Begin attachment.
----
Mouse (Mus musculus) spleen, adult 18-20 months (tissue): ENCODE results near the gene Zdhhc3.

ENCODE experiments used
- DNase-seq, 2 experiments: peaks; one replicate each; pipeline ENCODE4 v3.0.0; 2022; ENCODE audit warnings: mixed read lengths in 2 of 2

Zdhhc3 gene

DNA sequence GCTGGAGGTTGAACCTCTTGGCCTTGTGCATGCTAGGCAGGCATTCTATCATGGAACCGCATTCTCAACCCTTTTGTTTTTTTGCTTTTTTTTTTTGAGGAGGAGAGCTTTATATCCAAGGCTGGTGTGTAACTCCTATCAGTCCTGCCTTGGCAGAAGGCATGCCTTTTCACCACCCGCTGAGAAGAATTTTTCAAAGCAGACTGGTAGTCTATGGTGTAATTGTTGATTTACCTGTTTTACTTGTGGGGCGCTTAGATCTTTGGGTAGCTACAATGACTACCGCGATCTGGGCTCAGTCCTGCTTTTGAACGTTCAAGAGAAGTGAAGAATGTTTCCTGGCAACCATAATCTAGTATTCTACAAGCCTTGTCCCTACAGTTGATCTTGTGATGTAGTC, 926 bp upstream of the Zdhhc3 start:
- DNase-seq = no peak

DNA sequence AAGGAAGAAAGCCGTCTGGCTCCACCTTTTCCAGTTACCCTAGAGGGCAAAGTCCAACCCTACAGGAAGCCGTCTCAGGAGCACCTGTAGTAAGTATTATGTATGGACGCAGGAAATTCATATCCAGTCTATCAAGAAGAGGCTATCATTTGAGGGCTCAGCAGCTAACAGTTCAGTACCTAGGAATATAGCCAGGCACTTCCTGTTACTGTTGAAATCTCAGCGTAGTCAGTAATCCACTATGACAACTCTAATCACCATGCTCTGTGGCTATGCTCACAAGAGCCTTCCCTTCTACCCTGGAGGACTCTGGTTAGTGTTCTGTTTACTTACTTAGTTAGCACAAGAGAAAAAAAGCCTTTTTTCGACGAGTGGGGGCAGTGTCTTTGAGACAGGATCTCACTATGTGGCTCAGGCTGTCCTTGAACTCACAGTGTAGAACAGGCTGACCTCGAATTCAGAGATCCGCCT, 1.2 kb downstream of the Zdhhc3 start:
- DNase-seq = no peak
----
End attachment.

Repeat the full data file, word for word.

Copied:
Mouse (Mus musculus) spleen, adult 18-20 months (tissue): ENCODE results near the gene Zdhhc3.

ENCODE experiments used
- DNase-seq, 2 experiments: peaks; one replicate each; pipeline ENCODE4 v3.0.0; 2022; ENCODE audit warnings: mixed read lengths in 2 of 2

Zdhhc3 gene

DNA sequence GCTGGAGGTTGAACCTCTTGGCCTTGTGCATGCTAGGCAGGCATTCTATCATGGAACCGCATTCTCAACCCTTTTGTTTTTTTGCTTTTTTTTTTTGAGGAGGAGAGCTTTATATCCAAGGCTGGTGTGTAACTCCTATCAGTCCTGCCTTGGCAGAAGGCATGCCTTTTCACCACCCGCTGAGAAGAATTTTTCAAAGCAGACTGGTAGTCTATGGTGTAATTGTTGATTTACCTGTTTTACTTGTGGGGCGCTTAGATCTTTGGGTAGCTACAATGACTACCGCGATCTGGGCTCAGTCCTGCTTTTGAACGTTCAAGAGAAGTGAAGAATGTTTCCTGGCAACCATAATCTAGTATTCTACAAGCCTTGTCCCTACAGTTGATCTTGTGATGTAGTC, 926 bp upstream of the Zdhhc3 start:
- DNase-seq = no peak

DNA sequence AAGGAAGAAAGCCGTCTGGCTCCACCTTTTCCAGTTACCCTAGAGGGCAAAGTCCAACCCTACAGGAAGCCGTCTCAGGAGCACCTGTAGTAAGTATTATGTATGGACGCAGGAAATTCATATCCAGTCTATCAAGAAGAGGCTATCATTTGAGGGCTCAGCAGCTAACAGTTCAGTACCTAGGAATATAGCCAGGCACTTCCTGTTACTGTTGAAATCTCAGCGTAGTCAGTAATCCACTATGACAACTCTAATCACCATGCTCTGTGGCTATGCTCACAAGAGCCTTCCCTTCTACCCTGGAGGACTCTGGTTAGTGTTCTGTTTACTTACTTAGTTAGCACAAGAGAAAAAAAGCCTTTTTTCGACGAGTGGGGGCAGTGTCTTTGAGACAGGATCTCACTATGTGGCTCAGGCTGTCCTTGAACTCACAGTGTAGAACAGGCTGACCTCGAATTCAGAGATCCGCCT, 1.2 kb downstream of the Zdhhc3 start:
- DNase-seq = no peak